PPIP- everyone wants in- “at least 15 states”

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This gets worse by the day, from a variety of angles.

That’s what happens with an administration that doesn’t understand their own monetary system.

The US government doesn’t have any use for private or state funds.

If they want the states to have more money better to simply write them a check.

State pension funds weigh toxic assets: report

by James Kelleher

Apr 5 (International Business Times) — New Jersey’s beleaguered pension fund would buy troubled loans and securities – so-called “toxic assets” – as part of a Wall Street recovery plan discussed Friday with the head of the Federal Deposit Insurance Fund.

Bill Clark, director of the state’s Division of Investment, was among officials from at least 15 states who discussed the proposal with FDIC chairwoman Sheila Bair on Friday.

Present at the midday meeting were pension officials from New York City, New York State and Connecticut, said Orin Kramer, chairman of the New Jersey State Investment Council, who helped coordinate the meeting.

Representatives of 12 other states, including Pennsylvania, California and Florida, participated in the meeting by phone, Kramer said.

The states are interested in investing in the Public-Private Investment Program for Legacy Assets, believing it could provide a good return on investment, Kramer said. Bair is open to the idea, but the details need to be worked out, Kramer said.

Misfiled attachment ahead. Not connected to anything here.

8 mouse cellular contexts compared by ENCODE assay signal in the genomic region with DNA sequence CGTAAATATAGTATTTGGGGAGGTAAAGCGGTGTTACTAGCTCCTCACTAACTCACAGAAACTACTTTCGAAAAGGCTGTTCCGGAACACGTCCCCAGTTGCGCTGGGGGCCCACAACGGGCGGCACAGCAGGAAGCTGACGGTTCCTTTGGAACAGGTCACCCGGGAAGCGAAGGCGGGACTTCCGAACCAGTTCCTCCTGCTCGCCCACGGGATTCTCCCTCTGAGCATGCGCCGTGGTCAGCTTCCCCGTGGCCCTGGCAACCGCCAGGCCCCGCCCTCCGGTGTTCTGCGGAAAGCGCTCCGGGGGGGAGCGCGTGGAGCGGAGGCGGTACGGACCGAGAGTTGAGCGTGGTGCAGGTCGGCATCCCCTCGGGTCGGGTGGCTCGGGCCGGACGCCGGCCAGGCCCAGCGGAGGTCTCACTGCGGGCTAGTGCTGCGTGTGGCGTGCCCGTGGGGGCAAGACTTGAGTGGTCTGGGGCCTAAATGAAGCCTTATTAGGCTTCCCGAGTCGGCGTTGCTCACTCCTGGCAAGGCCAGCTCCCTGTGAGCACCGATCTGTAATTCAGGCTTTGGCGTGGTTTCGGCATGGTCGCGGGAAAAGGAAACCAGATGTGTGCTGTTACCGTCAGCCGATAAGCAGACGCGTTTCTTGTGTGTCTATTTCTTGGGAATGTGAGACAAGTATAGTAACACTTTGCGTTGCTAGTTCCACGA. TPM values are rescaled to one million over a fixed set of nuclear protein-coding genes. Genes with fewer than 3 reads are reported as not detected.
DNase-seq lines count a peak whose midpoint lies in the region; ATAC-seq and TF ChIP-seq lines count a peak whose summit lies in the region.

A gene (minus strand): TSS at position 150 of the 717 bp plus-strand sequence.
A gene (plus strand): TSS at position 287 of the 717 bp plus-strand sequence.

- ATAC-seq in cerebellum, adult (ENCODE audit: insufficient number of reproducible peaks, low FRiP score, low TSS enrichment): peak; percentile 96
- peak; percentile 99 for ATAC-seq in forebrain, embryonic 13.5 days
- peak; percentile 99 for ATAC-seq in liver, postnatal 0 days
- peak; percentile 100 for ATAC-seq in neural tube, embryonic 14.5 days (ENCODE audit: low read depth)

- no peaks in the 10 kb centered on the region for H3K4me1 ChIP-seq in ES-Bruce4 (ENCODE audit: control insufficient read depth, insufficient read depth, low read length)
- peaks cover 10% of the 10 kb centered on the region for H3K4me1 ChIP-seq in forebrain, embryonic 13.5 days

The program, unveiled by the U.S. Treasury on Mar. 23, would provide federal funding to form public-private partnerships that would buy up so called “legacy assets,” including commercial and residential mortgages and securities. The intent is to reduce the bad assets on the balance sheets of banks, and free them to lend more.

Kramer said Governor Corzine believes the program could provide a lucrative opportunity for New Jersey’s pension fund, which has been battered in recent months by the general problems in the financial markets.

In a statement, Corzine’s spokesman Robert Corrales said the meeting was a “good opportunity” for federal officials and states to develop a plan to involve pension funds “without having to accept the traditional fee structure charged by private sector managers to invest in these types of assets.”

The latest available valuation report for the state pension fund, dated Feb. 27, 2009, listed the total value at $56.3 billion, down $3 billion from the report released at the end of January. Last year, the fund was valued at more than $80 billion.

Crozine, Kramer and Brown have also faced criticism over the last several months over the fund’s losses.

Andrew Gray, Director of Public Affairs at the FDIC, said “Chairman Bair met with a broad range of investor groups today as another step in the ongoing dialogue with stakeholders as the FDIC develops the Legacy Loans Program.”